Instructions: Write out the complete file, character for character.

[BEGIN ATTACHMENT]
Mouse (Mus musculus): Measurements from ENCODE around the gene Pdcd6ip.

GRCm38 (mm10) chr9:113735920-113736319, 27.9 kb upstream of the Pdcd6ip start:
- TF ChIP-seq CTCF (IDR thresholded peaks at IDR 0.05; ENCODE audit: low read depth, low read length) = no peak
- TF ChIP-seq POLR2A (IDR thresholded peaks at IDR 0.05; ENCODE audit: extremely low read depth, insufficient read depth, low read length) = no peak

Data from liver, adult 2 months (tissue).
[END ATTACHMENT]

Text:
Mouse (Mus musculus): Measurements from ENCODE around the gene Pdcd6ip.

GRCm38 (mm10) chr9:113735920-113736319, 27.9 kb upstream of the Pdcd6ip start:
- TF ChIP-seq CTCF (IDR thresholded peaks at IDR 0.05; ENCODE audit: low read depth, low read length) = no peak
- TF ChIP-seq POLR2A (IDR thresholded peaks at IDR 0.05; ENCODE audit: extremely low read depth, insufficient read depth, low read length) = no peak

Data from liver, adult 2 months (tissue).